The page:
Transition to telematics
Multiplexing lays the foundation for the next generation of bus electronics, called telematics — the wireless tracking and reporting of bus location and performance. IC Corp. now offers International Aware Vehicle Intelligence on its school buses. It is currently available as a retrofit option and is targeted for factory installation in late fall 2005. Aware is also available as a retrofit option on other makes of school buses, but it may not be as integrated as IC Corp. models depending upon the level of wiring the bus offers.

With the Aware system on IC Corp. buses, fleet managers are no longer challenged by not knowing exactly where the buses in their fleet are and how they are performing. Through a password-protected Website, fleet managers can monitor their school buses in real-time from their computer. Because Aware uses a Web-based system for tracking and reporting, no additional software is required to load onto the user’s computer.

Through a GPS locator installed on buses, school administrators can access the precise bus location at all times. The system provides a detailed route history and a record of stops to optimize driver routes for fuel efficiency. The record of stops can also be used as confirmation of pick-up or drop-off of students.

The system also remotely monitors body equipment to prevent potential problems, track operating hours for more efficient maintenance schedules and monitor equipment usage for future specs. Driver performance can be monitored with brake applications, over- speed and engine rpm reports.

{+PAGEBREAK+} A home notification feature allows the bus driver to contact the fleet office with the push of one button in the event of breakdown, security issue or child medical emergency. Instead of having to dial a cell phone number, possibly while still driving, a bus driver can simply push a designated button on the control panel to alert the transportation office. If the switch has an LED light, it can be programmed to blink when the button is pressed and become steady when the office has acknowledged the message.

Key systems monitored
For maintenance professionals, a multiplexed wiring system with telematics provides advanced diagnostics and maintenance support. The system monitors battery power, idle time, operating hours and odometer readings. Fault-code monitoring provides notification of critical faults for early warning of component issues. It can also optimize service intervals, service operations and record keeping.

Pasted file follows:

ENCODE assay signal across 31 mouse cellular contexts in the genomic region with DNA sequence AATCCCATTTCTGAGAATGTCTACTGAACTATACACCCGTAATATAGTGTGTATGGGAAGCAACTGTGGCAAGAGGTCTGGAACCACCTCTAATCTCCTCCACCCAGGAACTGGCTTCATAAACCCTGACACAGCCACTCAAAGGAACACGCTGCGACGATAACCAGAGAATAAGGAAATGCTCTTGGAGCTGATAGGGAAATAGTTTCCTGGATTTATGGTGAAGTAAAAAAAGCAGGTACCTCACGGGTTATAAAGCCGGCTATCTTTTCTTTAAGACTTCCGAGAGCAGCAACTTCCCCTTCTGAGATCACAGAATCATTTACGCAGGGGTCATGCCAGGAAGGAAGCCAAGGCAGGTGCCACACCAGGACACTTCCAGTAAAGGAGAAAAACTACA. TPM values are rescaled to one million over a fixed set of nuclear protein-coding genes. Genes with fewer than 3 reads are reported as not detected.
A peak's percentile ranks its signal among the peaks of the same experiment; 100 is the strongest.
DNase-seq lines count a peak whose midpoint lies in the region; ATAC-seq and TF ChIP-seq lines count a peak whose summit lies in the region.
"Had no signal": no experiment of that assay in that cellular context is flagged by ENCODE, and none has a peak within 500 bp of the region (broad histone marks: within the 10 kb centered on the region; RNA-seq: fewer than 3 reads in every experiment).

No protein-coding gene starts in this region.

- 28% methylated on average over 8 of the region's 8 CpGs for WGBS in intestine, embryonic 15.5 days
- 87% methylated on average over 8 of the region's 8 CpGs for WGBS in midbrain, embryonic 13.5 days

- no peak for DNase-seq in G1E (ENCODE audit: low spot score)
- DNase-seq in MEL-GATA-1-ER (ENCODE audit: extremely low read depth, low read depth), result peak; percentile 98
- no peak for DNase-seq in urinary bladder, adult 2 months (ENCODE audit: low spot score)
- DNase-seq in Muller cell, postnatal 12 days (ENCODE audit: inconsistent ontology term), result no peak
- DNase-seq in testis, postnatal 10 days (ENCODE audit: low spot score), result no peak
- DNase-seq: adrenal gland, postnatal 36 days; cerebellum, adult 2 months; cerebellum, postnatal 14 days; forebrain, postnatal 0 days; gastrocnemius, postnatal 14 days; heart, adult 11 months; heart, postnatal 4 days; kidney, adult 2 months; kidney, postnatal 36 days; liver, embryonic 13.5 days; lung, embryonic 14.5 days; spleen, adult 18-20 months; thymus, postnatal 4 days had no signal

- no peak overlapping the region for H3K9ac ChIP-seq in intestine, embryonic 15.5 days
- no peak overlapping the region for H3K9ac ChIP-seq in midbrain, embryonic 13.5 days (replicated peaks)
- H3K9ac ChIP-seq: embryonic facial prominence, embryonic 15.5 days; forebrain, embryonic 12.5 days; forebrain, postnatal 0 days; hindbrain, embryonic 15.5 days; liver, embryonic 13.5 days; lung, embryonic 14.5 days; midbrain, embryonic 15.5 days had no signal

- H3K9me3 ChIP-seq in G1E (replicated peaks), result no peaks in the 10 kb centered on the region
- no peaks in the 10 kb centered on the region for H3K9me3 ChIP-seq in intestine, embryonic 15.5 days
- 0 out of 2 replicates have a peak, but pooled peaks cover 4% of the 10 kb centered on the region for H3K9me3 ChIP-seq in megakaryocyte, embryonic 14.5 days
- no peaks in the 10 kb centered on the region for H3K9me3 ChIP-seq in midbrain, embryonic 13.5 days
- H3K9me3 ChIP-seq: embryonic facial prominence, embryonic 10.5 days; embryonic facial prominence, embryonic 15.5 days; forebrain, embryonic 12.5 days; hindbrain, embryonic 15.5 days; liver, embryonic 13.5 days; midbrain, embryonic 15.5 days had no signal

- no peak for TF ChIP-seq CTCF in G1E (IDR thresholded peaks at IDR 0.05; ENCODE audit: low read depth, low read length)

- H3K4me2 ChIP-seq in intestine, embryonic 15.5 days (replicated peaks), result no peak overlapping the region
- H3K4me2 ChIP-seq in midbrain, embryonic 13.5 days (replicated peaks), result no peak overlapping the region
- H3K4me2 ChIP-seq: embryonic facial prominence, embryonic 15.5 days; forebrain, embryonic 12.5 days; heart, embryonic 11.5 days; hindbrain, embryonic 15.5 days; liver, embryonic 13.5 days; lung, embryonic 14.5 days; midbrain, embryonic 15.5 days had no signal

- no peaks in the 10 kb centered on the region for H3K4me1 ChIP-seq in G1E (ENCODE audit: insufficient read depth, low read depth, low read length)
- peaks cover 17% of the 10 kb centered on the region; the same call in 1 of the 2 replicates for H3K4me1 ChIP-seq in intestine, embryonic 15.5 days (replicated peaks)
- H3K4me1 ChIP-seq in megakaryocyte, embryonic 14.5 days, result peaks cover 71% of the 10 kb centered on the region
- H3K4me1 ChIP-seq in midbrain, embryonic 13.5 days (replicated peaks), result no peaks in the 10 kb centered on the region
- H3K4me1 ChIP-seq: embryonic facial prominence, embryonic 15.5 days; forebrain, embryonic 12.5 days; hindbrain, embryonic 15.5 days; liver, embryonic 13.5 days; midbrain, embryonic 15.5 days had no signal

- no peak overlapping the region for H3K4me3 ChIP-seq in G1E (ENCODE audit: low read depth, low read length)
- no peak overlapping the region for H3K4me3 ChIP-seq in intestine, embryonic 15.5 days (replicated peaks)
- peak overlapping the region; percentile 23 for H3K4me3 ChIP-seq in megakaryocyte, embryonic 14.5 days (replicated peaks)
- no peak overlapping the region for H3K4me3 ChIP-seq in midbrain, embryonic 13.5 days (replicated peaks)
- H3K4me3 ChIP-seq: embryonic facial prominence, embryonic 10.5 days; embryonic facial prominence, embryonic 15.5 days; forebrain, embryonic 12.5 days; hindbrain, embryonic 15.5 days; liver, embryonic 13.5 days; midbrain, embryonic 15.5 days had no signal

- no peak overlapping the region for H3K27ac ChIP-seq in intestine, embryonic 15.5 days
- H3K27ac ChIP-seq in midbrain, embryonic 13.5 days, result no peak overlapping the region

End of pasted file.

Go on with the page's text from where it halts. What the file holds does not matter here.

One of the most impressive features of the Aware product is the “geofence” option. Fleet managers can create virtual boundaries on a map to alert them immediately if a bus leaves a particular area or enters an area it should not be in. If a bus crosses the geofence area, an alert is sent immediately to the computer, cell phone or PDA of a designated school official to let him know that a school bus is not driving in its normal routine.

“Passenger protection is our No. 1 priority,” Ray says. “The technology of today is allowing schools to keep better track of bus location and performance.”

 


How multiplexing works

Multiplexing is a method of combining several signals for communication on a shared channel or medium. This is much like cable television in the home having the ability to carry many channels through a single wire.

Multiplexing began in the telecommunications industry essentially by being able to put more than one call down a single line. And the best method of explaining this complex technology still lies in the communication example.

In the old method of wiring, when two people talked to each other, they required one wire. When a third person was added, two more wires had to be connected in order for everyone to communicate with each other. As a fourth person joined the conversation, three more wires had to be added to join all the parties. A fifth person increased the wiring complexity geometrically, and more people multiplied the problem almost exponentially.

This has been the general trend with vehicle wiring as well. As the transportation industry added more and more features to vehicles, the complexity of the electrical system grew to the point where it became unreliable, difficult to understand and often challenging to troubleshoot. This was compounded in bigger vehicles like buses, where large bundles of wires had to be strung from one end of the vehicle to the other. This, of course, made for a convoluted engineering challenge and increased the overall weight of the vehicle.

Using the communication example, two people conversing send their signals through a multiplex module, which distributes the signal. Additional people joining the conversation only add one wire per person to the multiplex module.

In a vehicle’s electrical system, this in essence means that different components can communicate with each other and the operator more efficiently and effectively.